Wednesday 15 December 1700-1900 (JST) / 800-1000 (GMT)
Resilience to global risks is a shared concern for both Japan and the UK. In July 2021, the UK Government published a Call for Evidence to help formulate a new National Resilience Strategy. Japan issued a Fundamental Plan for National Resilience in 2018 while the Sendai Framework for Disaster Risk Reduction 2015-2030 identified resilience as a priority. In this session, researchers from the Universities of Cambridge and Tokyo will present on submissions to the UK National Resilience Strategy and Japan’s responses to COVID-19 and the Fukushima nuclear accident.
Professor at the Graduate School of Public Policy
The University of Tokyo
Yee-Kuang HENG is Professor at the Graduate School of Public Policy, University of Tokyo. He graduated from the London School of Economics and Political Science (LSE) with a B.Sc. (First Class Honours) and subsequently PhD in International Relations funded by the UK Overseas Research Student Award Scheme. He previously held faculty positions lecturing at Trinity College Dublin, Ireland; the University of St Andrews in Scotland, United Kingdom; and the Lee Kuan Yew School of Public Policy, National University of Singapore. Yee Kuang’s research interests lie at the intersection between risk, Security Studies and International Relations. Besides peer-reviewed articles in journals such as Security Dialogue, his most recent book is Managing Global Risks in the Urban Age: Singapore and the making of a Global City (Routledge, 2016). Currently, he is a member of research projects funded by the Japan Society for the Promotion of Science (JSPS), working on national risk assessments of existential risks such as climate change and AI. He is also Expert Affiliate at the Lloyds Register Foundation Institute for the Public Understanding of Risk.
Postdoctoral Research Associate at the Centre for the Study of Existential Risk
University of Cambridge
Matthijs is a Postdoctoral Research Associate at the Centre for the Study of Existential Risk, University of Cambridge. He works on adaptive global governance approaches for extreme technological risks, with a particular focus on regimes for high-stakes or destabilizing uses of AI technology, such as in military contexts. His other research interests are on the effects of AI technology on international law itself, as well as conceptual frameworks for the regulation of uncertain risks from emerging technology. Matthijs has a PhD in Law from the University of Copenhagen, and a MSc in International Relations from the University of Edinburgh. He has previous experience working at The Hague Centre for Strategic Studies and the Dutch Embassy in Beirut, amongst others. Dr Maas was recently selected as one of the Santander-CIDOB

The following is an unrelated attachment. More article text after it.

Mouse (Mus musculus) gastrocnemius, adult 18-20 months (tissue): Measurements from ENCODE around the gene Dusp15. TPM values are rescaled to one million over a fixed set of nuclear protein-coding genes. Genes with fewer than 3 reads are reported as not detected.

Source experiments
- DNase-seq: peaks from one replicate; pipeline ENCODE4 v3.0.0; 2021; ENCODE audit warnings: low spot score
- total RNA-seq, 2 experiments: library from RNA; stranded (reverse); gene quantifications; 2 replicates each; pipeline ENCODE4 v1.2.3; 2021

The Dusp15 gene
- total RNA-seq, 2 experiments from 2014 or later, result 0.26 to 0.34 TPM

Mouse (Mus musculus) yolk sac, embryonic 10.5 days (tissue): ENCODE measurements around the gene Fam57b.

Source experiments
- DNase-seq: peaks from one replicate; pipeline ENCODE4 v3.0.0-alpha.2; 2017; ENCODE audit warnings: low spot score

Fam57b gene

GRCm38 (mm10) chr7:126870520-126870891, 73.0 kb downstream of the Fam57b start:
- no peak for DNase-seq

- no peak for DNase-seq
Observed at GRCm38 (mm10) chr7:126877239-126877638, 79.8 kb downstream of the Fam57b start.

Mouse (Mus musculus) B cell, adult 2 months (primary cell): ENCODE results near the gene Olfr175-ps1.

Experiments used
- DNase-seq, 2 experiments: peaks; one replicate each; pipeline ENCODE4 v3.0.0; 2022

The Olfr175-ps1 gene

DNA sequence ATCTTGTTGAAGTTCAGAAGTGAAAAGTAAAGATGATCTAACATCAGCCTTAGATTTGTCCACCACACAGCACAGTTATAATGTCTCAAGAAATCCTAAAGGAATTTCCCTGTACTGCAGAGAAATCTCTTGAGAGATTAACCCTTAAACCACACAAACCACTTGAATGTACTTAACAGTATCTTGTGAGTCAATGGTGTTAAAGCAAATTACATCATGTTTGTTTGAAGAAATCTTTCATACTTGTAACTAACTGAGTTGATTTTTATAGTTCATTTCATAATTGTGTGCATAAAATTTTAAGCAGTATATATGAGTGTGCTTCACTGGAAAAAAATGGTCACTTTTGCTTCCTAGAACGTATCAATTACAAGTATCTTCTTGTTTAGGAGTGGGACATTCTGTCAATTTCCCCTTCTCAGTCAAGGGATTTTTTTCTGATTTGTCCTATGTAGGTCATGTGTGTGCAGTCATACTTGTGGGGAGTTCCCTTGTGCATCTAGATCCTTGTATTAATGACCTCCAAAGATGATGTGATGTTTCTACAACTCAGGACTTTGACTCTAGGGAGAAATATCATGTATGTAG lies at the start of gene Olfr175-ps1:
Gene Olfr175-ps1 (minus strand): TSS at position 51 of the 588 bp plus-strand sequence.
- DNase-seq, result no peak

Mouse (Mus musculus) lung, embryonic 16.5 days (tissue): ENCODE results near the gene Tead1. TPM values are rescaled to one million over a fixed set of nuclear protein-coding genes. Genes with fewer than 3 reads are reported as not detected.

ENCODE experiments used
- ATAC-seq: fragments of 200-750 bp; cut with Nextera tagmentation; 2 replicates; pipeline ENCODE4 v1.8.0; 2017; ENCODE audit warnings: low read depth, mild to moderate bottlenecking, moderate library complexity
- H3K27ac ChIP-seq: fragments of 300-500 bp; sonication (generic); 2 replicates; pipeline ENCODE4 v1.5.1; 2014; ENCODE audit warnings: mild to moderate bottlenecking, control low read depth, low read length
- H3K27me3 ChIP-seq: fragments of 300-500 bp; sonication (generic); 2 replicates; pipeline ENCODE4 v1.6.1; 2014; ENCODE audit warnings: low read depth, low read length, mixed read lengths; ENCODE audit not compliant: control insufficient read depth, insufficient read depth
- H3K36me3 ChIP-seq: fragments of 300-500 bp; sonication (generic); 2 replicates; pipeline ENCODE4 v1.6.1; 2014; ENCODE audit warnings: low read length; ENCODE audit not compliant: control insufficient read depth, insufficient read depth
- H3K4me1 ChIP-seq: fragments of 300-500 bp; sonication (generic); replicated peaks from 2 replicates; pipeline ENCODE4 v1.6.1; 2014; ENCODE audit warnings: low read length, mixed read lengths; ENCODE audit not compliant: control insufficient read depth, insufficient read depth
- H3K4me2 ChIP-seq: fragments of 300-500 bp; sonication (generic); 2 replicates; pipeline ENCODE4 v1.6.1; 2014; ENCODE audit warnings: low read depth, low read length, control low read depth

Professor at the Graduate School of Public Policy and Graduate Schools for Law and Politics
The University of Tokyo
Hideaki SHIROYAMA is a Professor of Public Administration at the Institute for Future Initiatives (Director), the Policy Alternatives Research Institute (Ex-Director), the Graduate School of Public Policy (the former Dean), and the Graduate Schools for Law and Politics, The University of Tokyo. His research focuses on international administration, science, technology and public policy, and public policy process. His publications include Transformation of Political Space and Policy Innovation 1 Political Theory of Policy Innovation (University of Tokyo Press, 2008), The Structure of International Aid Administration (University of Tokyo Press, 2007), Governance of Science and Technology (Toshindo, 2007),“The Harmonization of Automobile Environmental Standards between Japan, the United States and Europe” in Pacific Review vol. 20-3, “Administrative Reorganization and Public Sector Reform in Japan” in The Public Sector in Transition: East Asia and the European Union Compared (Nomos, 2007), “Technology Innovation and Diffusion for Environmental Protection,” in Energy Market Restructuring and the Environment (The University Press of America, 2002).